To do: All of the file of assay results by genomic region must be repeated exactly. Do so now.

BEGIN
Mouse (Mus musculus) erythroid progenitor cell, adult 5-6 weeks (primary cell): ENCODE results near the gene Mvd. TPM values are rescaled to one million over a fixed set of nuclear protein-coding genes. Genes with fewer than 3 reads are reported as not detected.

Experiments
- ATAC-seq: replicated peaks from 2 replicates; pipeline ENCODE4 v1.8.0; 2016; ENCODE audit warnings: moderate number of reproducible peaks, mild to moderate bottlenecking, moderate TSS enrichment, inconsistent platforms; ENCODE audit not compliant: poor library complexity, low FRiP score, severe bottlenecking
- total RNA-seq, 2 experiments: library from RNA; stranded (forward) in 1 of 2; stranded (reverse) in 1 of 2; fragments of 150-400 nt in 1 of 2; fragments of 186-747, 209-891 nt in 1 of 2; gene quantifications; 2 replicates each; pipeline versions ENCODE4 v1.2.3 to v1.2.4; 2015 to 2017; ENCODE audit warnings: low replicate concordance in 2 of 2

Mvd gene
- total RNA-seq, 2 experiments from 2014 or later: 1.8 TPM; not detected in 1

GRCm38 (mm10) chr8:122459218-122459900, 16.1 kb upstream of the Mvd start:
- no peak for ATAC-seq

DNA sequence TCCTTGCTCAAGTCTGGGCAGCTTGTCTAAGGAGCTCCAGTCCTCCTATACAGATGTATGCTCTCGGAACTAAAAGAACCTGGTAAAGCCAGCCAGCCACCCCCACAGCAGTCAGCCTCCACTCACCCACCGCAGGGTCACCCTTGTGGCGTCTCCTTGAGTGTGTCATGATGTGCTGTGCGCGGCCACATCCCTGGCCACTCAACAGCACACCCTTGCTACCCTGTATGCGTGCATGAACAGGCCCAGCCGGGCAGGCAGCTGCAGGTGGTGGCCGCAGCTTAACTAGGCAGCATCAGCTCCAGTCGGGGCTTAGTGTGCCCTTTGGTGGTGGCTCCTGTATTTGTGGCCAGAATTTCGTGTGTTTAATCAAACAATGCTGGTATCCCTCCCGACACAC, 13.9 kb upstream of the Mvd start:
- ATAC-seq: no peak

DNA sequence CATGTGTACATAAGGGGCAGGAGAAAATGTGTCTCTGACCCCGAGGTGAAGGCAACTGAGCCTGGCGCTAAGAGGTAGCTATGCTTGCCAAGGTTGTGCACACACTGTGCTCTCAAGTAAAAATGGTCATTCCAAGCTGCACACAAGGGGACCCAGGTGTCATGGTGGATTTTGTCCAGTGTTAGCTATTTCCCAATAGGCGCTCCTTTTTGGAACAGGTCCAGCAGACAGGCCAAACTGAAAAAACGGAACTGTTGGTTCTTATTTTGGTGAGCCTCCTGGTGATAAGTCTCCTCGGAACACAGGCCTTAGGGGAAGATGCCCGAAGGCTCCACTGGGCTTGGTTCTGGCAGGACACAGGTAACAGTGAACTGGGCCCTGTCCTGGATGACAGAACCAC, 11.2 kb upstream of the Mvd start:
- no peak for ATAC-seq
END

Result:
Mouse (Mus musculus) erythroid progenitor cell, adult 5-6 weeks (primary cell): ENCODE results near the gene Mvd. TPM values are rescaled to one million over a fixed set of nuclear protein-coding genes. Genes with fewer than 3 reads are reported as not detected.

Experiments
- ATAC-seq: replicated peaks from 2 replicates; pipeline ENCODE4 v1.8.0; 2016; ENCODE audit warnings: moderate number of reproducible peaks, mild to moderate bottlenecking, moderate TSS enrichment, inconsistent platforms; ENCODE audit not compliant: poor library complexity, low FRiP score, severe bottlenecking
- total RNA-seq, 2 experiments: library from RNA; stranded (forward) in 1 of 2; stranded (reverse) in 1 of 2; fragments of 150-400 nt in 1 of 2; fragments of 186-747, 209-891 nt in 1 of 2; gene quantifications; 2 replicates each; pipeline versions ENCODE4 v1.2.3 to v1.2.4; 2015 to 2017; ENCODE audit warnings: low replicate concordance in 2 of 2

Mvd gene
- total RNA-seq, 2 experiments from 2014 or later: 1.8 TPM; not detected in 1

GRCm38 (mm10) chr8:122459218-122459900, 16.1 kb upstream of the Mvd start:
- no peak for ATAC-seq

DNA sequence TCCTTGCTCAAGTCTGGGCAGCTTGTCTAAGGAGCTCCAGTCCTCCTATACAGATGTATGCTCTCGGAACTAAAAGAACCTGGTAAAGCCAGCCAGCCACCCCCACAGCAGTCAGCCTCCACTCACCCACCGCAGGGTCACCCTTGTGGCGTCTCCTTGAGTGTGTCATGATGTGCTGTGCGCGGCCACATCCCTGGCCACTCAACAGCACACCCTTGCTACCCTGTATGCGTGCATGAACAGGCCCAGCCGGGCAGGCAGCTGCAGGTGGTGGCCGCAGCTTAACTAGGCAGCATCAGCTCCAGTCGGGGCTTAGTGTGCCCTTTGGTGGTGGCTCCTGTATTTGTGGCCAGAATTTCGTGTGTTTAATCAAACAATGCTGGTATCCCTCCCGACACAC, 13.9 kb upstream of the Mvd start:
- ATAC-seq: no peak

DNA sequence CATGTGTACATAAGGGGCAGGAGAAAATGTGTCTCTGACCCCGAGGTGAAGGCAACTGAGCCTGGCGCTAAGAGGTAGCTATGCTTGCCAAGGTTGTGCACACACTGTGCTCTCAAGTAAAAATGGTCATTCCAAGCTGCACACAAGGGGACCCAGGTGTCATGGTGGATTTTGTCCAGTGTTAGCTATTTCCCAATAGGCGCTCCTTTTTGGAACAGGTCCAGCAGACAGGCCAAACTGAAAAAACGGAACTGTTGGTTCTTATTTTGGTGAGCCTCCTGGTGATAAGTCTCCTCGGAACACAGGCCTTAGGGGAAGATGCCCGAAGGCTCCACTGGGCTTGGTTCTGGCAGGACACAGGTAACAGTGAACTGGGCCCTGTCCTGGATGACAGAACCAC, 11.2 kb upstream of the Mvd start:
- no peak for ATAC-seq